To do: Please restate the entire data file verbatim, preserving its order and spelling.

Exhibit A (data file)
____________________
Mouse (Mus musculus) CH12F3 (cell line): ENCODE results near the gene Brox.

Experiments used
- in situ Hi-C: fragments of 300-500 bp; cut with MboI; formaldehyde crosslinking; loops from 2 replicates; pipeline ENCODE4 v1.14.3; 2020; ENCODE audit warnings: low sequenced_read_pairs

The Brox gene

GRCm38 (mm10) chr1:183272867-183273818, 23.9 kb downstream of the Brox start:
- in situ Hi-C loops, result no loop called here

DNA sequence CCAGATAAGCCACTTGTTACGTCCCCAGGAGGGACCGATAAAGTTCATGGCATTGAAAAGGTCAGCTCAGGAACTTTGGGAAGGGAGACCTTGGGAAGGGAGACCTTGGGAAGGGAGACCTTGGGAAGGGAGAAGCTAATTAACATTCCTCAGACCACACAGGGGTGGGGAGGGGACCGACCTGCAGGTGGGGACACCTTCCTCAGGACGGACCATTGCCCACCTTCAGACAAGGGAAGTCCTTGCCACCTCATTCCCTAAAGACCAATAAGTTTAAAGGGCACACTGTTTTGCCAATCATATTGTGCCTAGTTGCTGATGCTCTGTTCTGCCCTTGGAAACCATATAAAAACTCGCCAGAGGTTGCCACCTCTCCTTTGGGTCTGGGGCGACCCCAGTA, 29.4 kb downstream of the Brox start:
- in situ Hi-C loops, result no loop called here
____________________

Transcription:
Mouse (Mus musculus) CH12F3 (cell line): ENCODE results near the gene Brox.

Experiments used
- in situ Hi-C: fragments of 300-500 bp; cut with MboI; formaldehyde crosslinking; loops from 2 replicates; pipeline ENCODE4 v1.14.3; 2020; ENCODE audit warnings: low sequenced_read_pairs

The Brox gene

GRCm38 (mm10) chr1:183272867-183273818, 23.9 kb downstream of the Brox start:
- in situ Hi-C loops, result no loop called here

DNA sequence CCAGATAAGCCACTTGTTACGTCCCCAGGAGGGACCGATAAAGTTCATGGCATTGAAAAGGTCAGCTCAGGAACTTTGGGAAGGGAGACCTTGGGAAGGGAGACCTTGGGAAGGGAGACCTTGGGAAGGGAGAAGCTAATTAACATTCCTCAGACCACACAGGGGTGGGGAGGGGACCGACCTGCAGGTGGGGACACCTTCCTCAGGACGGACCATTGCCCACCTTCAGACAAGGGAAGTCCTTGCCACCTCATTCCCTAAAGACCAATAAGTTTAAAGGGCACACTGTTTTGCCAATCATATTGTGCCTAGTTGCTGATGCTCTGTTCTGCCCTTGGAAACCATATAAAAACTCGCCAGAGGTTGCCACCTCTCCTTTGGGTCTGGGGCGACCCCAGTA, 29.4 kb downstream of the Brox start:
- in situ Hi-C loops, result no loop called here